Ski across the country in Norway
When people talk about skiing, they usually refer to the alpine variety, where sportsmen turn their tips downhill and rip across slopes. While that provides quite the adrenaline rush, little else beats cross-country skiing when it comes to truly appreciating a wintry countryside.
The question remains, though, where is the best cross-country skiing? The answer comes easily in the form of Olympic medals. With more Winter Olympic gold, silver and bronze than any other country - as well as the most in cross-country skiing - Norway is the sport's obvious home. That's none too surprising, given that skiing finds its origins in the frozen expanses of the Nordic nation, and that the word ski derives from Old Norse. Travelers looking for a cross-country skiing vacation should book their flights for Oslo.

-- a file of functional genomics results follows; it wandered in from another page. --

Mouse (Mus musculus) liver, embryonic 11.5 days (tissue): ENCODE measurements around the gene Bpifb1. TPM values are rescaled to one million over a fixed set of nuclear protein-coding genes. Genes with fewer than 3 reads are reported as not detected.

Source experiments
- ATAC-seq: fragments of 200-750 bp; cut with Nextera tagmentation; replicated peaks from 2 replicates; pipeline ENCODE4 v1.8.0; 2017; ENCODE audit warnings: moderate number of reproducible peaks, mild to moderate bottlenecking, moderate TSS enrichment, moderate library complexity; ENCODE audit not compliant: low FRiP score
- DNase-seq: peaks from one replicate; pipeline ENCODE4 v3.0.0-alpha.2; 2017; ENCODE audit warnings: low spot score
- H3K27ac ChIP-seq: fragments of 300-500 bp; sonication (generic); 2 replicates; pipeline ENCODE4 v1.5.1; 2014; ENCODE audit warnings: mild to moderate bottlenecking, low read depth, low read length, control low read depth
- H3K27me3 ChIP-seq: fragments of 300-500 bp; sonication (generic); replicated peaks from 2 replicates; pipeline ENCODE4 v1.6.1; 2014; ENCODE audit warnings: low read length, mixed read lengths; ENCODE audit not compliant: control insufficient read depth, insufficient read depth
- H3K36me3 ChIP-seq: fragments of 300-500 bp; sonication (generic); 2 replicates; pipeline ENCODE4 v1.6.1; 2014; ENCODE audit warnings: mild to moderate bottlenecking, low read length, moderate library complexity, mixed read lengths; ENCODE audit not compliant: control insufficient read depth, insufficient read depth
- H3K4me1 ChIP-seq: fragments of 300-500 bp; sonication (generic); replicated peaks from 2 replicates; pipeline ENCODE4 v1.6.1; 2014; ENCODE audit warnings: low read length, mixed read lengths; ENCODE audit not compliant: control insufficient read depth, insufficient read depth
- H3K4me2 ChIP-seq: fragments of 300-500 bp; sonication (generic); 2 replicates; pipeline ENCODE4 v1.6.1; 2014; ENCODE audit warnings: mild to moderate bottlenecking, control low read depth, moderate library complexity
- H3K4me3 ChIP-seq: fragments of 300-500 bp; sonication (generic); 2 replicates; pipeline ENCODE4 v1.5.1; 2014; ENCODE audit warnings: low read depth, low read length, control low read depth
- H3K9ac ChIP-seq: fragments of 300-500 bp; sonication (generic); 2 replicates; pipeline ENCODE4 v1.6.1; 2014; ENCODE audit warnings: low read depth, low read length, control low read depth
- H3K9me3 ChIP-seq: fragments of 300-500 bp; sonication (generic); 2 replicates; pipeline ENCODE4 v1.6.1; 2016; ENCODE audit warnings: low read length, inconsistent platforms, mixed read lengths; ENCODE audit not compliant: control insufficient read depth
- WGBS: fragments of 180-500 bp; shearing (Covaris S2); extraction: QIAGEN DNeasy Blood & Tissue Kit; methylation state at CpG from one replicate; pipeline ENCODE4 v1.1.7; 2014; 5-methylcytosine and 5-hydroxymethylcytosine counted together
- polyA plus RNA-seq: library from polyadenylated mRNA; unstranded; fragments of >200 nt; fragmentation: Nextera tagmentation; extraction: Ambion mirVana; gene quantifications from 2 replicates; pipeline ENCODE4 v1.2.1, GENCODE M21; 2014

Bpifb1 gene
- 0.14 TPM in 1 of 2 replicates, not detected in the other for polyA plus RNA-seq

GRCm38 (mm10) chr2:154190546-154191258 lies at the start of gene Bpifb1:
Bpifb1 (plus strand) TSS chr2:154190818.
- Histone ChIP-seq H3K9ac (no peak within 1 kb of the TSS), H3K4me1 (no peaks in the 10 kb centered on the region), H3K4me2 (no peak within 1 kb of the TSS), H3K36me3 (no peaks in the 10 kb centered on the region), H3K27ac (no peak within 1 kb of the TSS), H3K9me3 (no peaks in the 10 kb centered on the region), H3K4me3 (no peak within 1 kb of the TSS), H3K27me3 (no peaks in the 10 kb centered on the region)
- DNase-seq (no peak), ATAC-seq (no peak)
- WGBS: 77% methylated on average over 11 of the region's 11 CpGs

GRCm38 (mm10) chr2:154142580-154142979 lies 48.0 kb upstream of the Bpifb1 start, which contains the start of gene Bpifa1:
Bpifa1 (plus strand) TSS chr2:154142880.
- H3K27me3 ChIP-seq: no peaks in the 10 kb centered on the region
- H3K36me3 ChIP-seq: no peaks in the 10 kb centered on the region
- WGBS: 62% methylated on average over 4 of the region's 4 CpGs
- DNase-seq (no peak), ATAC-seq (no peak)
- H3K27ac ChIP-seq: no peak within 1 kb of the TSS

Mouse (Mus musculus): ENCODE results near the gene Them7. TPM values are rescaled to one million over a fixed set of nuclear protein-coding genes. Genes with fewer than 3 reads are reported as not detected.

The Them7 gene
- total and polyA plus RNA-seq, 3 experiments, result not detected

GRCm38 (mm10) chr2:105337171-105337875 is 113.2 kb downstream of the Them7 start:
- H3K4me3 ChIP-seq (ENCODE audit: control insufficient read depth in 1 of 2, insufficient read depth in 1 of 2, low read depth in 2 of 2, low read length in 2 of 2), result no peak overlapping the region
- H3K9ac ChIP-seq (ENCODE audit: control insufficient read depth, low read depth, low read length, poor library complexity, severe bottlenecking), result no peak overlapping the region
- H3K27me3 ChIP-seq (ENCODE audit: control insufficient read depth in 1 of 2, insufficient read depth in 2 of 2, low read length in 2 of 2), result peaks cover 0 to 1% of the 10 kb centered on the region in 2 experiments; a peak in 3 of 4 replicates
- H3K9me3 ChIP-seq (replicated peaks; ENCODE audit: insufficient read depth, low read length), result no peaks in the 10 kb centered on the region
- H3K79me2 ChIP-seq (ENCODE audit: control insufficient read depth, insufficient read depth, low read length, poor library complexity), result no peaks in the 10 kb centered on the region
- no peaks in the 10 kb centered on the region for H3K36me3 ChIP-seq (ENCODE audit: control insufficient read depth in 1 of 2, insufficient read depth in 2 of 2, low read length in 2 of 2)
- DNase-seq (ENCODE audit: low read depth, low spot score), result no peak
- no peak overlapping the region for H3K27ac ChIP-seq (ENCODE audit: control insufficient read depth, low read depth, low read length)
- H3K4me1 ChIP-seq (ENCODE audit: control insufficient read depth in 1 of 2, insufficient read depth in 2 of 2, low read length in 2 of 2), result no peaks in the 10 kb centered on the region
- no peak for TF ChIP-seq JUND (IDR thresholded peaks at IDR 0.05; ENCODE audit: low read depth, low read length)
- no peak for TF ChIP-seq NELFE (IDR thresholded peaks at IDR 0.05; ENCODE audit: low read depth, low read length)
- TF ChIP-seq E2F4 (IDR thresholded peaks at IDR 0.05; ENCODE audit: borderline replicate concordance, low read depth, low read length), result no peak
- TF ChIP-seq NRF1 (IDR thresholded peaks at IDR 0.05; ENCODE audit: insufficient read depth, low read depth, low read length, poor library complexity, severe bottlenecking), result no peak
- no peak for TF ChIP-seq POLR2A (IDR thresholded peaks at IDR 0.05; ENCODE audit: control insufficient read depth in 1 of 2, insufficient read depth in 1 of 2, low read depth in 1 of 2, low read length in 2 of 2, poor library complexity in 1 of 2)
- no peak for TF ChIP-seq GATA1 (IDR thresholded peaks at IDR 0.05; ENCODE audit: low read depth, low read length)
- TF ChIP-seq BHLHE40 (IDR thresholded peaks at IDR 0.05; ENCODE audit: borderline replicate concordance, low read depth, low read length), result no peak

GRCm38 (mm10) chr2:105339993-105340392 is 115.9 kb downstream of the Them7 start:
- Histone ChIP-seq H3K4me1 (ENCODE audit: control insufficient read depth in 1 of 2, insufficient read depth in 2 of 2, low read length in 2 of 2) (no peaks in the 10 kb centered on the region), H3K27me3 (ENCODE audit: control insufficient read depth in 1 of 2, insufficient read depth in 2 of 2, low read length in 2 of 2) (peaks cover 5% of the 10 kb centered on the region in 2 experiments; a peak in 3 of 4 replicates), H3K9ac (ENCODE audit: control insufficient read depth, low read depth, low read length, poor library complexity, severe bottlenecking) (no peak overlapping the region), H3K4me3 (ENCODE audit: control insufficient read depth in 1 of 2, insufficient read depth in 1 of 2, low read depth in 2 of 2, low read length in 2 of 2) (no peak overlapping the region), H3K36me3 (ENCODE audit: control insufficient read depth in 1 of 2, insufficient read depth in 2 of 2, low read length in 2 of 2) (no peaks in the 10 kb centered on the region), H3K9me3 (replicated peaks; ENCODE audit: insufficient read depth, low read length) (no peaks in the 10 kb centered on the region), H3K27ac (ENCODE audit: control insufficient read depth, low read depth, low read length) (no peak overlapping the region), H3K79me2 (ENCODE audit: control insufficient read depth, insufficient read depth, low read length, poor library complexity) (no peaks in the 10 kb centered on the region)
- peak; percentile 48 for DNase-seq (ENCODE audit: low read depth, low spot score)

Born of necessity
It seems clear that the Norwegians would be so good at the sport because it was an invention of necessity. According to the International Olympic Committee, skis were a way of hunting game and collecting firewood throughout the winter. Given that communities were once small and isolated, skis became a way of quick transport between towns. It also developed into a mode of transportation for Norwegian army units. By the 19th century it had become a sport, and made its official debut in the Olympics in 1924.
Today, Norway offers hundreds of miles of trails. A jury of famed skiers recently named the town of Sjusjøen in Hedmark county as the top spot for cross-country skiers, citing plenty of varied track through forests and over mountains, according to Norway's official website. The crown jewel is the Birkebeiner Trail from Rena to Lillehammer, which intersperses downhill sections with flat, expansive terrain for an afternoon of challenging but rewarding exercise and sightseeing. However, that's just one of many skiable regions from Trondheim to Svalbard.
One of the most convenient places to go cross-country skiing is Oslo, the capital city of Norway. Its nearby forests boast 1,600 miles of trails as well as dozens of cabins for evening retreats. The best part about Oslo skiing, however, is its proximity to city life. Getting to trails is as easy as hopping on public transit. When it's time for a break, travelers can explore all the city has to offer, from historic marketplaces to hip boutiques.